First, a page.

Sensors and Solutions for Autonomous Aerospace Systems


Accardo Domenico Accardo

Domenico Accardo

University of Naples Federico II, Italy

de Alteriis Giorgio de Alteriis

Giorgio de Alteriis

University of Naples Federico II, Italy

Conta Claudia Conte

Claudia Conte

University of Naples Federico II, Italy


Increasing the levels of autonomy for Aerospace Vehicles is an important task for the future systems to be developed. Autonomy is needed by Unmanned Aircraft Systems and Drones to support functions where the control of remote operator can be limited, such as operations in GPS Challenging Conditions, Beyond the Visual Line-Of-Sight, and Sense and Avoid. New aerial platforms are being developed, such as Urban Mobility Systems that will require autonomy to support piloting with reduced skills in complex environments, such us Very Low-altitude Airspace over urban areas. Traffic management systems such as traditional Air Traffic Management and future Unmanned Traffic Management will require autonomy for several innovative functions, such as Traffic Flow Management, Self-separation, and Autonomous Identification. Autonomy is required for coordinated flight of platforms, e.g. flocking of drones. Coordinated autonomous operations are planned that include also terrestrial and naval platforms. Finally, Space Systems operate most of the mission in fully autonomous control, from Low Earth Orbit satellites to Deep Space interplanetary spacecrafts and rovers. Autonomy will require development of specific sensors that will be needed to replace human awareness, i.e. sensing accelerations, rotation rates, presence of stationary and moving obstacles. Autonomy requires specific solutions to overcame technical issues but also reliability and ethics concerns. The session encourages the submission of papers that address all the above mentioned subjects to support an updated overview about the state-of-art of research in this field.


Domenico Accardo is Professor for the topics of Avionics and Air Traffic Management at Università degli studi di Napoli Federico II UNINA and at Italian Air Force Academy. He has been Principal Investigator for several research projects in the fields of Sensors and Systems for Guidance, Navigation, and Control, Unmanned Aircraft Systems, and Air Traffic Management. He has published more than 100 indexed articles for International Journals and International Conferences. He has been Chair for Sensor Systems and Information Fusion Technical Committee SSIF-TC of American Institute of Aeronautics and Astronautics AIAA. He is responsible of Laboratory of Innovative Flight Technologies LIFT that is devoted to Research and Technology Transfer activities at UNINA. He is Chair of the Degree Course in Management of Aerospace Systems for Defense in cooperation between UNINA and Italian Air Force Academy.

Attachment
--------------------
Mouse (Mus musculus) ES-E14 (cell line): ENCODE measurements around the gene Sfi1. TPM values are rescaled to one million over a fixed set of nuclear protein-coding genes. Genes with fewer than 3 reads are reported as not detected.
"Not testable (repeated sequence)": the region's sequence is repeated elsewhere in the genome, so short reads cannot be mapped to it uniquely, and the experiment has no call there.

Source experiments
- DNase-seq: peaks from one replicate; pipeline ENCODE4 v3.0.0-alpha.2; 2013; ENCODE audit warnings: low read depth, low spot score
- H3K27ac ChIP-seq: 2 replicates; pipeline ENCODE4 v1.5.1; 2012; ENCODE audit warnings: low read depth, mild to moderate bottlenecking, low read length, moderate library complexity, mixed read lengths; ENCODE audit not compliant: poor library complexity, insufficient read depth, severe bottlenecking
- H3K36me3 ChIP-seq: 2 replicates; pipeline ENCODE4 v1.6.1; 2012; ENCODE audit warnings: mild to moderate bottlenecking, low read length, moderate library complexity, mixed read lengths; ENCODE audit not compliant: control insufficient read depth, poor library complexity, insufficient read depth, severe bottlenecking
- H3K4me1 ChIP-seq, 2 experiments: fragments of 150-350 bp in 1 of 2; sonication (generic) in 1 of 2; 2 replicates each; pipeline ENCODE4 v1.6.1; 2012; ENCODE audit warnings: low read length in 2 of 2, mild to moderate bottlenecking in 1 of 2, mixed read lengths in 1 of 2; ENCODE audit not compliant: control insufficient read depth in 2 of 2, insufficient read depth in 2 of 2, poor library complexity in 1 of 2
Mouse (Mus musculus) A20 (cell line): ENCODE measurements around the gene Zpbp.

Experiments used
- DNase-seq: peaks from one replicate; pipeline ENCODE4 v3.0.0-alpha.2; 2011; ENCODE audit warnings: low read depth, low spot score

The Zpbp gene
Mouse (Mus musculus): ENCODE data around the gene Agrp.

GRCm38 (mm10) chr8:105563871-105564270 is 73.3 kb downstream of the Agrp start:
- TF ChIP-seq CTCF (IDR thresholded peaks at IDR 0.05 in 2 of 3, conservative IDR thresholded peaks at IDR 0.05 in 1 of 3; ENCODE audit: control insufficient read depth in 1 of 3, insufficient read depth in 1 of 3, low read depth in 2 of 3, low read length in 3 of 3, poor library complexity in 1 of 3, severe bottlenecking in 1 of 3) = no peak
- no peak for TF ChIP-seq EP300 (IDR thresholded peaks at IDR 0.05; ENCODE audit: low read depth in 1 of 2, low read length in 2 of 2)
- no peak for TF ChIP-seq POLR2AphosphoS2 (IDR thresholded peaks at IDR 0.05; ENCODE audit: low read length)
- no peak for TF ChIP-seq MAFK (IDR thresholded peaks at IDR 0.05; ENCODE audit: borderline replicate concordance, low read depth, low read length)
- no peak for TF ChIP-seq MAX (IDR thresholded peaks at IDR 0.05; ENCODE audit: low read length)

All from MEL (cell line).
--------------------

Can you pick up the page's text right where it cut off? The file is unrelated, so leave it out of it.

Giorgio de Alteriis is a post-doc researcher at the Department of Industrial Engineering (DII) and Advanced Metrological and Technological Services Center (CeSMA) from the University of Naples Federico II. He received his Ph.D. degree in Technology, Innovation, and Management from the University of Naples Federico II (DII) and the University of Bergamo (at the Department of Management, Information and Production Engineering) in 2022. He received his M.S. degree in Electronic Engineering from the University of Naples Federico II, at DII, and the Department of Electrical and Computer Engineering (DIETI). His Ph.D. studies focused on mechanical and thermal measurements and na vigation and guidance control using MEMS technology for inertial navigation, both for measurements and data fusion algorithms. His research activity is currently focused on innovative methods based on a redundant MEMS IMU configuration for bias and drift compensation, on the research of innovative techniques for accurate attitude measurements of manned and unmanned aircraft, on the realization of microcontroller and sensor-based solutions for IoT-distributed monitoring systems, and on the use of 5G-based technologies for accurate position measurements.

Claudia Conte received the M.S. degree with full marks and honors in Aerospace Engineering from the University of Naples Federico II in 2019. From October 2019 she is involved in the Ph.D. Program in Technology, Innovation, and Management at University of Naples Federico II and University of Bergamo. She was a visiting Ph.D. student at Stanford University for four months in 2022. Her research activities are focused on the standardization of core enabling guidance, navigation, and control technologies for autonomous transport systems. Her research interests also include integrated navigation systems for unmanned vehicles and solutions for Unmanned Traffic Management. She is a member of A IAA and IEEE, and IEEE Women in Engineering.


politecnico milano
National University